The fall of Lehman nine years ago when it filed for bankruptcy on September 15, 2008, is a reminder of several things. First, it was a blow to the concept of financial engineering which was touted to be the most efficient way to multiply lending through some innovative methods. Second, it is a grim reminder that regulation of markets is very important because they do not clear. This questioned the basic tenets of Adam Smith and his ‘invisible hand’. Third, the great benefits from globalisation extolled by Thomas Friedman in his conceptualisation of the world being flat saw the darker side where the meltdown was felt everywhere in the world. Fourth, Keynes made a resurrection as the government attained the prime status as it was realised that when everything fails, it is the government which has to sort out the mess created by the capitalists and perforce socialise the losses.
Fifth, credit rating agencies had to rework their models of conflict of interest when dealing with clients as an advisor and rater. This was similar to the restructuring of accounting and audit firms after the infamous Enron episode. Sixth, executive pay suddenly became a headline and while the world earlier revelled in talking of the drive shown by several such management heads, the tone turned to suspicion and scorn as the brush now painted all of them in one stroke as being greedy capitalists who sucked the system. It was said that CEOs of investment firms always win—when things are up they take credit for it, and when things fail, they are nowhere to be seen and cannot be penalised after they have allotted themselves enormous stock options. Last, on the lighter side, the crisis helped to create several authors as there has been a plethora of books on the subject. Somewhere in between, Thomas Piketty struck the right cord as the world looked upon inequality with an equal eye.
In a way, 2008 was a watershed year for the world economy. The Western world has still to recoup its losses and there are still desperate attempts being made to go back to equilibrium. In between the sovereign debt crisis struck for Europe as countries tumbled into turmoil from around 2010 onwards, with Greece leading the way. The refugee problem and Brexit are now at the fore, and while the emerging markets claimed to have decoupled from the West, the tale took several twists with China slipping sharply from its double-digit growth path. The world definitely looks less promising from what it was prior to 2008 when the great moderation was recognised in the West and leading emerging markets had come together as the BRICS grouping, heralding a different model of growth.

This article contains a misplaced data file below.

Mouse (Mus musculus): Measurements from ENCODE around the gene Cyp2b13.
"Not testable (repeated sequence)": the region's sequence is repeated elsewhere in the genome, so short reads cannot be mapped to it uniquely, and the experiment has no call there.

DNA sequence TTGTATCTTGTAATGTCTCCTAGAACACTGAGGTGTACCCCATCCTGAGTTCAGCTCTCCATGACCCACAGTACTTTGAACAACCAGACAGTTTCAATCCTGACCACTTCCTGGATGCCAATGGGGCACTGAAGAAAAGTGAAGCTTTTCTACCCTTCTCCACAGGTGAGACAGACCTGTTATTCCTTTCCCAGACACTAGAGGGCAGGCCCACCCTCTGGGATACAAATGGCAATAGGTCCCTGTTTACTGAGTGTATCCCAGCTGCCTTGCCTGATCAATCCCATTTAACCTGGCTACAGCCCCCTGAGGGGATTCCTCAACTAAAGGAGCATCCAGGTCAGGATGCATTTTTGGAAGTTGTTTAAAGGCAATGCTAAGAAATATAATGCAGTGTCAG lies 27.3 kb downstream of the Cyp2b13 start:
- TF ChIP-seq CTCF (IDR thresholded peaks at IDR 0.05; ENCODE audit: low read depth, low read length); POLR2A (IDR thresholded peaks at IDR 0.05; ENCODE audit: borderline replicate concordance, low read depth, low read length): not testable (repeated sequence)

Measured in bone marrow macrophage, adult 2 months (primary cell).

How have countries performed in these two groupings? To iron out single-year variations, the three preceding Lehman, i.e., 2005, 2006 and 2007, have been compared with the last three years’ (2014, 2015 and 2016) average in the accompanying graphic. GDP growth has slowed down in all the countries, even six years after Lehman, meaning the world economy had not recovered from the setback. This holds for both the developed countries as well as the BRICS nations. Hence the decoupling story has not quite played out, and while the impact was greater for the developed countries, there was significant collateral damage for the emerging markets as well.